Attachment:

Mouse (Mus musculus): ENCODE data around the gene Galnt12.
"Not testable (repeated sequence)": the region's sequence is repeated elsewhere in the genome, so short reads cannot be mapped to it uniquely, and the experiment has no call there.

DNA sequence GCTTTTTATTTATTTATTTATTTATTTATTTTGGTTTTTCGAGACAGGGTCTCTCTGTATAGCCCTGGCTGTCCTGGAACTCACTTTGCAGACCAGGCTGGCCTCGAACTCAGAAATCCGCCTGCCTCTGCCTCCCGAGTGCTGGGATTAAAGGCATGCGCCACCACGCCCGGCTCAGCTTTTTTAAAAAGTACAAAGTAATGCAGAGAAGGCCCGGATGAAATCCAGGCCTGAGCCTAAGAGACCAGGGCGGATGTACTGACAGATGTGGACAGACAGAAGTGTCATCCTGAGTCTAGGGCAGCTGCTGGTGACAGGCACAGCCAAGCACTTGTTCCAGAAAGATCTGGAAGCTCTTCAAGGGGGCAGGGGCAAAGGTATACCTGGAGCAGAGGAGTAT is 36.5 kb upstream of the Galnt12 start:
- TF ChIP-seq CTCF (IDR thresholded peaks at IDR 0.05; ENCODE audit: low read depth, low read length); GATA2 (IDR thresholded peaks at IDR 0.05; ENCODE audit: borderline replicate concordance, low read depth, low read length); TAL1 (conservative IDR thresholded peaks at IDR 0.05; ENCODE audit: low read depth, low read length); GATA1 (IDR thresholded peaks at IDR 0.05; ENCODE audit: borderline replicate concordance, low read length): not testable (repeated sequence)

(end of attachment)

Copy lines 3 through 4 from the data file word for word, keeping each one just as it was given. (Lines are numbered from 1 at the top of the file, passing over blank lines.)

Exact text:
DNA sequence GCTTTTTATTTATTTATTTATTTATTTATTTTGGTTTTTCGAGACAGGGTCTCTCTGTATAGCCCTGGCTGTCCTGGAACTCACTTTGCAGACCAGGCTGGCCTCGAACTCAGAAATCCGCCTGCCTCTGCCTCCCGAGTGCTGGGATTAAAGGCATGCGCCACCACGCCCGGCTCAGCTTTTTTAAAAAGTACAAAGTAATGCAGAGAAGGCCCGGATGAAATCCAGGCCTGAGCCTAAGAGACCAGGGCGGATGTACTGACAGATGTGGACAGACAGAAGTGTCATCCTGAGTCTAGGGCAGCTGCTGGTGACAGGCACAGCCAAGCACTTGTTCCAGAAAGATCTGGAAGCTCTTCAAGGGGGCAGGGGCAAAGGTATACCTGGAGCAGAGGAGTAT is 36.5 kb upstream of the Galnt12 start:
- TF ChIP-seq CTCF (IDR thresholded peaks at IDR 0.05; ENCODE audit: low read depth, low read length); GATA2 (IDR thresholded peaks at IDR 0.05; ENCODE audit: borderline replicate concordance, low read depth, low read length); TAL1 (conservative IDR thresholded peaks at IDR 0.05; ENCODE audit: low read depth, low read length); GATA1 (IDR thresholded peaks at IDR 0.05; ENCODE audit: borderline replicate concordance, low read length): not testable (repeated sequence)